• Yes, but not in the way it is often interpreted. We do not, for example, believe that everything about our lives has been pre-determined by God. Nor do we believe that, before anyone was born, God predestined certain people to go to heaven and others to go to hell. Predestination is one way of saying that, in a relationship with God, the initiative is God's initiative, and that "we love because God first loved us" (1 John 4:19); Predestination is also closely linked to service in the Presbyterian way of thinking. God has established a relationship with us so that we might serve God in the world where we live.

  • It is possible because God, in God's love, has set things right between us. There isn't anything that a person must or can do to earn or merit God's love. God loves us simply because it is God's nature to love. It is true that the gospel invites us to choose to love and serve God, but we make that choice knowing that the decision has already been made by God to love us and to establish a relationship with us. We are forgiven not because we said the right words or did the right actions, but because God has chosen to forgive us through the love of Jesus Christ.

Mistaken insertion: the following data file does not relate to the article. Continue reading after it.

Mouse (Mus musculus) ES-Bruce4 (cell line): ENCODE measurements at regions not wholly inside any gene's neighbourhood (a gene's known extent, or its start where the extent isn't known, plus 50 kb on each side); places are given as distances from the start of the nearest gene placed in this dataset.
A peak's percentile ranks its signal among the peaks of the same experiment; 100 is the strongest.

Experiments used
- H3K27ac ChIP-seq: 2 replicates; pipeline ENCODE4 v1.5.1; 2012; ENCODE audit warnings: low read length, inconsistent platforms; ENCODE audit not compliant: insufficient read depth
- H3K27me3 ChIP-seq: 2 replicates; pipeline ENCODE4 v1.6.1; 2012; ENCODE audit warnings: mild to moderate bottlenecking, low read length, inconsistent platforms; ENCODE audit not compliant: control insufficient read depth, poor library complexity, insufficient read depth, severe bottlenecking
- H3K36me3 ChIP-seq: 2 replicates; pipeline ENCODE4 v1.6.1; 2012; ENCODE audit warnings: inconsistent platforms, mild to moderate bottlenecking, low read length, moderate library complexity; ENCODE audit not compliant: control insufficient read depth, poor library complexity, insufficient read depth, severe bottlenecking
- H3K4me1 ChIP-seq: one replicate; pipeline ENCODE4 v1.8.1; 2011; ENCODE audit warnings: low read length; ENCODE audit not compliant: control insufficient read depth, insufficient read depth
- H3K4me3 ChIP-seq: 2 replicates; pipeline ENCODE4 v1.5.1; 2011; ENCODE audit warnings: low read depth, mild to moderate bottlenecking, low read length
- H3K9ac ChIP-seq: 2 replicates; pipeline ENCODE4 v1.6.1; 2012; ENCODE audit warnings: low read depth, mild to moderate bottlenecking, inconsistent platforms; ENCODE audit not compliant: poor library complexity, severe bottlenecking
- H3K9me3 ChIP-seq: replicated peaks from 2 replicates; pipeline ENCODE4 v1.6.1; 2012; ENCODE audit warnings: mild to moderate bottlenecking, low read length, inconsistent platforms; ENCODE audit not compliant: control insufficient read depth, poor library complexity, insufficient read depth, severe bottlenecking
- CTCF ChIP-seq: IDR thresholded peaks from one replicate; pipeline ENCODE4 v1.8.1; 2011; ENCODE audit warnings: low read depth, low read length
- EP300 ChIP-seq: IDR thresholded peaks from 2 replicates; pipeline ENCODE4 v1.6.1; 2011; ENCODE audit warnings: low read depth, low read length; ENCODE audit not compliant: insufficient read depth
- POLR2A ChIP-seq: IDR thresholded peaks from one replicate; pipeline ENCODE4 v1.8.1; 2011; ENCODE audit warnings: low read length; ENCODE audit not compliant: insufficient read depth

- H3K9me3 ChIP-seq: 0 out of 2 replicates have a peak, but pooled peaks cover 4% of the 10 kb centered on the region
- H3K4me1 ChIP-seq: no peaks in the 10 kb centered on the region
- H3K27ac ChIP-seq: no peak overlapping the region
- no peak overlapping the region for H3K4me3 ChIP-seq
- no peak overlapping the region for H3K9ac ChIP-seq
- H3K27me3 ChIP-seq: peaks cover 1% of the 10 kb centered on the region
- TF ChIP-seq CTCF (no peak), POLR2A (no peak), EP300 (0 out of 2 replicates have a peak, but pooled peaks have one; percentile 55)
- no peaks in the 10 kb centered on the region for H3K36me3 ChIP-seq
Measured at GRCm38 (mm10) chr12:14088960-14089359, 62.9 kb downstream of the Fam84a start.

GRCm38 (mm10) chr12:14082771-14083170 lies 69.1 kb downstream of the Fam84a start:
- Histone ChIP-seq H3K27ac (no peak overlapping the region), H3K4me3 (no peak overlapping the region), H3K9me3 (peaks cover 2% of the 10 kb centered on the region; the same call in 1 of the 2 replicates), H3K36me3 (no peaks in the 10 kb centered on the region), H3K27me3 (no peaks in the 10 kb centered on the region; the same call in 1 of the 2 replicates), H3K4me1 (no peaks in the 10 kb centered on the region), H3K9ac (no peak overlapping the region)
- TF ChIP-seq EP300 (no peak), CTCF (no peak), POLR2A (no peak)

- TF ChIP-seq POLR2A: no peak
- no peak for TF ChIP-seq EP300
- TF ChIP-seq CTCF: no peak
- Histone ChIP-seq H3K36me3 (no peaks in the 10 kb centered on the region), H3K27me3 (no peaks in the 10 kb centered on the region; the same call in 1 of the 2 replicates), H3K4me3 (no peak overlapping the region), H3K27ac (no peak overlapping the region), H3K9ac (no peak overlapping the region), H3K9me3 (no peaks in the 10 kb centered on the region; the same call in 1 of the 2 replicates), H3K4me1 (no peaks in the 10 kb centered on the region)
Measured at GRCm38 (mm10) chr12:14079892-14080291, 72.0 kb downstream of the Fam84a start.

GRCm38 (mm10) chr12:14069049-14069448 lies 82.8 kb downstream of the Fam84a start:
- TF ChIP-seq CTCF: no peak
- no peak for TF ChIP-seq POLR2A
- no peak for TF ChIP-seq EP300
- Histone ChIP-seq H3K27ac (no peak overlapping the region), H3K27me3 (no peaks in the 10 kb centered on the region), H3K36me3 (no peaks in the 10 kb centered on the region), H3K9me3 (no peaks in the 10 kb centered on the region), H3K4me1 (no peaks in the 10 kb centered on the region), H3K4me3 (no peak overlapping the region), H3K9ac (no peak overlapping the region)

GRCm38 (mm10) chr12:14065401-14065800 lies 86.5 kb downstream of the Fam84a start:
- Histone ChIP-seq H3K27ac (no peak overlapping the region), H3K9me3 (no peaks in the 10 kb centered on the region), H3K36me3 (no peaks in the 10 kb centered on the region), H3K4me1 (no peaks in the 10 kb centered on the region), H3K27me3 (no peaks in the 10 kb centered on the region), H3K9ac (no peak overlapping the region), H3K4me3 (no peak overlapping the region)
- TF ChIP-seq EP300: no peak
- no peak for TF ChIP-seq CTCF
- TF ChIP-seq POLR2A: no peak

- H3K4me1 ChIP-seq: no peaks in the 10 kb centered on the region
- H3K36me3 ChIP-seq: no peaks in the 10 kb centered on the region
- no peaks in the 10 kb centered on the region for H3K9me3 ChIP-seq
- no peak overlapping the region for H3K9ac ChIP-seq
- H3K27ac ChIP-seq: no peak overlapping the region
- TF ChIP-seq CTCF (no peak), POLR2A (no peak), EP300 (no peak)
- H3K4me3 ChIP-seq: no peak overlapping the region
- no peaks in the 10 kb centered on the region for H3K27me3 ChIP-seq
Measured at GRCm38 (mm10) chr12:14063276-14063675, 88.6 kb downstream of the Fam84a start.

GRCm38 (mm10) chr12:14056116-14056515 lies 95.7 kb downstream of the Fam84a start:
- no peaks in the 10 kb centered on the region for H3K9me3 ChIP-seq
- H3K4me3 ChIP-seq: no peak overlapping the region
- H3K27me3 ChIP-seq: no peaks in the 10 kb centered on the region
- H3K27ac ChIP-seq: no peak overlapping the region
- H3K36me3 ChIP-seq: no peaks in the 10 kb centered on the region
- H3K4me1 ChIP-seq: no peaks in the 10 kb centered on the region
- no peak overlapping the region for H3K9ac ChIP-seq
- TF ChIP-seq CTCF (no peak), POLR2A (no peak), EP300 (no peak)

• God doesn't love and forgive us and then send us indifferently on our way. God calls us to serve God in the world. This is where social justice enters the picture in many Presbyterian churches. We believe that God asks us to share the love we have been given with others—the poor, the outcast, those often seen by society as undesirable and unlovable. Why do we believe this? Because Jesus commanded us to love our neighbors as ourselves.

  • That God loves the creation God has made, and that he wants to be in relationship with every person. And we believe that we see God's love in the life, death, and resurrection of Jesus Christ. Human beings are sinners, but God's love is more powerful than our sin.  God is willing to forgive every wrong that we have done.

  • We are a people who believe strongly in serving God with the mind as well as the heart. In Presbyterian circles, this is often referred to as the life of the mind in the service of Jesus Christ, and is a central part of our tradition.

  • We believe that, first and foremost, the Bible is God's self-revelation. It reveals who God is, what God is like, and how it is that God calls human beings to live. One important thing, however, is that the Bible as God's written word points to Jesus Christ as God's living word. Which means that when people use the Bible to score points in an argument and beat each other up with it, the Bible is being both misused and abused. The nature of God seen in Jesus Christ is the center.

  • Presbyterians believe that the church is the body of Christ in the world today, and as such, we are to be Christ's arms and voice of love for all people. In the Bible, whenever a person became a disciple of Jesus, that person was joined to the disciple community. Likewise, we understand that the church is the community of people who have committed themselves to discipleship to Jesus Christ. We have two sacraments—Baptism and Holy Communion, and Communion is open to all who trust Jesus Christ.